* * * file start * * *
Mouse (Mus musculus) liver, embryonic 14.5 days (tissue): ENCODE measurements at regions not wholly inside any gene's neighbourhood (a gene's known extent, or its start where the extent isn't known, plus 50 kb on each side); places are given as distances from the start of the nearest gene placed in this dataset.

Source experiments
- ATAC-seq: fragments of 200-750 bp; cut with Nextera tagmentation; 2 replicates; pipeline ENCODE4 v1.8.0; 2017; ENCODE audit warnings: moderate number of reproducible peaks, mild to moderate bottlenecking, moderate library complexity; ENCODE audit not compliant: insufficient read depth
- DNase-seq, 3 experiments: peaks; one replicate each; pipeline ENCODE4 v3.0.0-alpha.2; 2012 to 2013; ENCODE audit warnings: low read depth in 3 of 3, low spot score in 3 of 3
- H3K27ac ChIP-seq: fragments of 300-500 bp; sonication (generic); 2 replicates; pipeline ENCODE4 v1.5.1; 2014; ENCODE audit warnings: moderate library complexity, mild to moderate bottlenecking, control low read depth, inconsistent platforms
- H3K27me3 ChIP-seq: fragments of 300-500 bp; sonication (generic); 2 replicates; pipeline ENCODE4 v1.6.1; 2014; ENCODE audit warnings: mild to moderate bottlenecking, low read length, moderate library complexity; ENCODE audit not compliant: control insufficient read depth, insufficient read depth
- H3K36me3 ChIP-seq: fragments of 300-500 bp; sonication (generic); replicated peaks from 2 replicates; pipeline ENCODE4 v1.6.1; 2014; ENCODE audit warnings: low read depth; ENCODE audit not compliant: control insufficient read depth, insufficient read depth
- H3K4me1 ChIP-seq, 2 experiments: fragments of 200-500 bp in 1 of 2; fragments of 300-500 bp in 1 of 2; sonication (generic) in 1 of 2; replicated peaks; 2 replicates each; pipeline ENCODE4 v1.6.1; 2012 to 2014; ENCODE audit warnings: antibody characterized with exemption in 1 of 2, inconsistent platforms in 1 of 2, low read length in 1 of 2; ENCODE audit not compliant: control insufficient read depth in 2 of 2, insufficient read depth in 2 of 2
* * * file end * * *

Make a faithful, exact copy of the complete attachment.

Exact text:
Mouse (Mus musculus) liver, embryonic 14.5 days (tissue): ENCODE measurements at regions not wholly inside any gene's neighbourhood (a gene's known extent, or its start where the extent isn't known, plus 50 kb on each side); places are given as distances from the start of the nearest gene placed in this dataset.

Source experiments
- ATAC-seq: fragments of 200-750 bp; cut with Nextera tagmentation; 2 replicates; pipeline ENCODE4 v1.8.0; 2017; ENCODE audit warnings: moderate number of reproducible peaks, mild to moderate bottlenecking, moderate library complexity; ENCODE audit not compliant: insufficient read depth
- DNase-seq, 3 experiments: peaks; one replicate each; pipeline ENCODE4 v3.0.0-alpha.2; 2012 to 2013; ENCODE audit warnings: low read depth in 3 of 3, low spot score in 3 of 3
- H3K27ac ChIP-seq: fragments of 300-500 bp; sonication (generic); 2 replicates; pipeline ENCODE4 v1.5.1; 2014; ENCODE audit warnings: moderate library complexity, mild to moderate bottlenecking, control low read depth, inconsistent platforms
- H3K27me3 ChIP-seq: fragments of 300-500 bp; sonication (generic); 2 replicates; pipeline ENCODE4 v1.6.1; 2014; ENCODE audit warnings: mild to moderate bottlenecking, low read length, moderate library complexity; ENCODE audit not compliant: control insufficient read depth, insufficient read depth
- H3K36me3 ChIP-seq: fragments of 300-500 bp; sonication (generic); replicated peaks from 2 replicates; pipeline ENCODE4 v1.6.1; 2014; ENCODE audit warnings: low read depth; ENCODE audit not compliant: control insufficient read depth, insufficient read depth
- H3K4me1 ChIP-seq, 2 experiments: fragments of 200-500 bp in 1 of 2; fragments of 300-500 bp in 1 of 2; sonication (generic) in 1 of 2; replicated peaks; 2 replicates each; pipeline ENCODE4 v1.6.1; 2012 to 2014; ENCODE audit warnings: antibody characterized with exemption in 1 of 2, inconsistent platforms in 1 of 2, low read length in 1 of 2; ENCODE audit not compliant: control insufficient read depth in 2 of 2, insufficient read depth in 2 of 2